Not only is the Jonathan Greenblatt era ADL failing to defend Jews, but its pandering to the left has taken it into direct solidarity with anti-Semitic organizations.
The ADL signed on to a Muslim Advocates letter attacking Act for America’s anti-Sharia marches. But Act for America, unlike many of the groups that co-signed the letter, is pro-Israel. Meanwhile the ADL’s co-signers included CAIR, an Islamist organization with a history of supporting Hamas, JVP, an anti-Israel BDS group, T’ruah, a soft BDS anti-Israel group, and NIAC, Iran’s lobby. And a number of other left-wing organizations that back BDS.
Jonathan Greenblatt did his best “I’m shocked there’s gambling going on here” response.
Jonathan Greenblatt, CEO of the Anti-Defamation League (ADL), said on Monday he was “deeply upset” and “troubled” after discovering that a public statement opposing anti-Muslim bigotry which his organization recently endorsed was also signed by a number of radical anti-Israel groups.
“We would not sign onto any letter alongside these organizations intentionally,” Greenblatt told The Algemeiner.
Morton Klein of ZOA takes that lie apart.
A year and a half ago, ZOA criticized the Anti-Defamation League (ADL) for signing a joint letter together with virulent anti-Israel and radical Islamist groups… It is hard to believe that ADL chief Jonathan Greenblatt was “duped” into signing 29 joint letters with radical Islamist and anti-Israel groups – when ADL has done this before.
A year and a half ago, ZOA criticized the Anti-Defamation League (ADL) for signing a joint letter together with virulent anti-Israel and radical Islamist groups… It is hard to believe that ADL chief Jonathan Greenblatt was “duped” into signing 29 joint letters with radical Islamist and anti-Israel groups – when ADL has done this before. ..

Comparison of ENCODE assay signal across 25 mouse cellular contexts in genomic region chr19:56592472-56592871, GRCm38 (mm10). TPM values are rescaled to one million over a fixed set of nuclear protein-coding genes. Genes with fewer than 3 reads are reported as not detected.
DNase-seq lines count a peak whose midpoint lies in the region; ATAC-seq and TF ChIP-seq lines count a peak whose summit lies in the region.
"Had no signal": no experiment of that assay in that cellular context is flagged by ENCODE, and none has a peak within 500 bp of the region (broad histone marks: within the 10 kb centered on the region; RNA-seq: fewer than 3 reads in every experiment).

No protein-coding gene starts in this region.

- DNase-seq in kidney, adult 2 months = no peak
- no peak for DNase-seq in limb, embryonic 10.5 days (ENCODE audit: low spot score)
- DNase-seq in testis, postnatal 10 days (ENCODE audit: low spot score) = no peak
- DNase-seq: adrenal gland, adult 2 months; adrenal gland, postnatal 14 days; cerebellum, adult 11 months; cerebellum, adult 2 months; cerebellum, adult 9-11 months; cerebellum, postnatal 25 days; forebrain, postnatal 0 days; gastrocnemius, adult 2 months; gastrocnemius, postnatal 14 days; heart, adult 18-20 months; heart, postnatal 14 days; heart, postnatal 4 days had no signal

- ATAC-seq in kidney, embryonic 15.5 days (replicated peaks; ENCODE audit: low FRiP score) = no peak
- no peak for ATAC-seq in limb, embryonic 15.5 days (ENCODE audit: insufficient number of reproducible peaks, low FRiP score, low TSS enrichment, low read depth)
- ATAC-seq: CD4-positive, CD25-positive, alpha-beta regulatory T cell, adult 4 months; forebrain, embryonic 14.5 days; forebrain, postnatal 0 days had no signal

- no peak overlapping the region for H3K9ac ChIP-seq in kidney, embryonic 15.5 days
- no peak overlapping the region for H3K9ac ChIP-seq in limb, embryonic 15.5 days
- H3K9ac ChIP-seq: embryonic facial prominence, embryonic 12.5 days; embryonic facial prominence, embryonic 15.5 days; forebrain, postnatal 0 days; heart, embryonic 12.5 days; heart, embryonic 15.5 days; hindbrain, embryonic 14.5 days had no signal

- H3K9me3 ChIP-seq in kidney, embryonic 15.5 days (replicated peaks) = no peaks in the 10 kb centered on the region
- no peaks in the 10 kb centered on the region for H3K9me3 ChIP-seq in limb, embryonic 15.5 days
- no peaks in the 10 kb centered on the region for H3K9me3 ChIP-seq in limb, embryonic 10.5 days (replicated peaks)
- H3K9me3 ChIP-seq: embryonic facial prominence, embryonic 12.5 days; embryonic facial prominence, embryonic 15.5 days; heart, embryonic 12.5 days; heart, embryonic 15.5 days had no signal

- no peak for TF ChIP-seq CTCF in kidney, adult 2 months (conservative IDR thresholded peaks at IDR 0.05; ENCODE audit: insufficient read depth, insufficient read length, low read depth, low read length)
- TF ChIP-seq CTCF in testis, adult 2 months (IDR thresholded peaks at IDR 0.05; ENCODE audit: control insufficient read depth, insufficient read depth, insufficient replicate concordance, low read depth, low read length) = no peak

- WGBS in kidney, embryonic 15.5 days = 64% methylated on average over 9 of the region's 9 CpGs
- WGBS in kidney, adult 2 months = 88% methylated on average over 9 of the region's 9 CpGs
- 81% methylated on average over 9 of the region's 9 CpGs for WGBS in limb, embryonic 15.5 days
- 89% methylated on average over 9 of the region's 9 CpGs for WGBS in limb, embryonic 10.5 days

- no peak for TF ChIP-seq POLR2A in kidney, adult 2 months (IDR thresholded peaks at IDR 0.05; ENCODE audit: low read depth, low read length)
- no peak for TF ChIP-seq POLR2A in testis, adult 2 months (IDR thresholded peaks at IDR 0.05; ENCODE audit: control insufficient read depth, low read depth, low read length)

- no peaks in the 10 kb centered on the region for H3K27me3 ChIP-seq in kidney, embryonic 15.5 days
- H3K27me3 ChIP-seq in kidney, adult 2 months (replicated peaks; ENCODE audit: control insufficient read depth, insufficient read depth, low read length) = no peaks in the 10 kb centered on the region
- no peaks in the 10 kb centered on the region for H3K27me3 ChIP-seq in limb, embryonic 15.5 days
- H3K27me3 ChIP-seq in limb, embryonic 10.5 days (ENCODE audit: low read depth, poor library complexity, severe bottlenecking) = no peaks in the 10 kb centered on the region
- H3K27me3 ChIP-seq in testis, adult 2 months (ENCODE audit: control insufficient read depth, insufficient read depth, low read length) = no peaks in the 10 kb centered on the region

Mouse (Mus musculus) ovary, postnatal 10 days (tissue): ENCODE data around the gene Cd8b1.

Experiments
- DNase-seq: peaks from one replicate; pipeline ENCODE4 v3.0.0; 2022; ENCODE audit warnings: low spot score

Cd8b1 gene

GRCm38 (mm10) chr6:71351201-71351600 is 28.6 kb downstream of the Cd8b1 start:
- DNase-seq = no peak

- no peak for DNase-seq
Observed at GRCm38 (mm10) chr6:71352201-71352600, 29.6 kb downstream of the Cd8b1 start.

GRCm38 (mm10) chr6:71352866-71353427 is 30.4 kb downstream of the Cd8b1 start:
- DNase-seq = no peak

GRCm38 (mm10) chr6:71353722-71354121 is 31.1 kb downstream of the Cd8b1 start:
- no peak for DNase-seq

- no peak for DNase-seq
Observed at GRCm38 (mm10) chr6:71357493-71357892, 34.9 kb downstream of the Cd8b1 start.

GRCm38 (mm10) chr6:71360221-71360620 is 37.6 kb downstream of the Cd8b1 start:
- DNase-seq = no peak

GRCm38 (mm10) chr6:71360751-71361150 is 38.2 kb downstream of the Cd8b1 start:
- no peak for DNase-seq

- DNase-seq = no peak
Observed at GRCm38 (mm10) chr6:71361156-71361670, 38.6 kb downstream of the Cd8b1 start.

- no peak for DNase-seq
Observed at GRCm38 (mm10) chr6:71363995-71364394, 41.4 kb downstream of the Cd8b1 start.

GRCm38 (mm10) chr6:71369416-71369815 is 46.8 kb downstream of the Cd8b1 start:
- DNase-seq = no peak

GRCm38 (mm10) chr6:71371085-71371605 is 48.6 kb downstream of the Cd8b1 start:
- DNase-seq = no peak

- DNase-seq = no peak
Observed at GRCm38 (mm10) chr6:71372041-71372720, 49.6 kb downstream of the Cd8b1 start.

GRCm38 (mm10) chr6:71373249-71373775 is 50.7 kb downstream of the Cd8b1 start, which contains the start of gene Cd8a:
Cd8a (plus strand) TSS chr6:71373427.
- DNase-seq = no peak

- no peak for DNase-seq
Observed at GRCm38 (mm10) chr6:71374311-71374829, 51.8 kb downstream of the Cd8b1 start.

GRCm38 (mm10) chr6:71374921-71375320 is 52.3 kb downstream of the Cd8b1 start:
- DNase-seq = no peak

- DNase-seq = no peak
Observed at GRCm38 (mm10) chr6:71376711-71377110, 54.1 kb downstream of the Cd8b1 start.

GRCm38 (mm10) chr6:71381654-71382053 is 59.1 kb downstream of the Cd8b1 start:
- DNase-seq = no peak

Moreover, ADL is still bragging on its website that “ADL joined with over 100 groups” to sign the joint letters. ADL’s website also links to the “Muslim Advocates” website that contains the 29 joint letters. It’s difficult to believe that ADL did not know who co-signed its 29 joint letters, when ADL’s own website provides the links to the site where all 29 letters and their 129 signatories are posted.
The ADL is professional enough that it wouldn’t sign on to a letter without knowing who the other signatories are. And there’s a history here that I’ve pointed out in the past.
In New York City, the ADL convened what it billed as an inaugural summit on anti-Semitism. Its urgent title, and accompanying hashtag, was #NeverisNow. It promised TED Talks and “interactive sessions on the challenges posed by modern-day anti-Semitism.”
Instead it provided a platform for opponents of Israel to spew their hatred at the Jewish State.
The “Is Delegitimization of Israel Anti-Semitism?” panel gave anti-Israel activist Jill Jacobs and the Forward’s Jane Eisner a forum. Jacobs denounced the Israeli “occupation” and argued that Jews had to stop equating attacks on Israel with anti-Semitism. She defended BDS tactics against accusations of anti-Semitism and criticized the Jewish community for backing legislation opposed to BDS.
While leftist anti-Semitism could be given the benefit of the doubt, Jacobs denounced counterterrorism expert Frank Gaffney who has worked to protect Israel and Jews from Muslim terrorists.
The Jane Eisner quote, which the ADL chose to showcase, insisted that, “with the BDS movement, there are some bad actors, but we have to listen hard to people attracted to that ideology and think of ways to engage with them productively.”
The ADL wants to jump on the intersectionality train. But the basic price of that is working with Islamists who support Hamas and assorted leftist anti-Semites. And so the ADL ignores Jewish civil rights and instead functions as a generic social justice lobby. And that’s clearly what Greenblatt wants.
This article was published by Front Page Magazine and may be found here.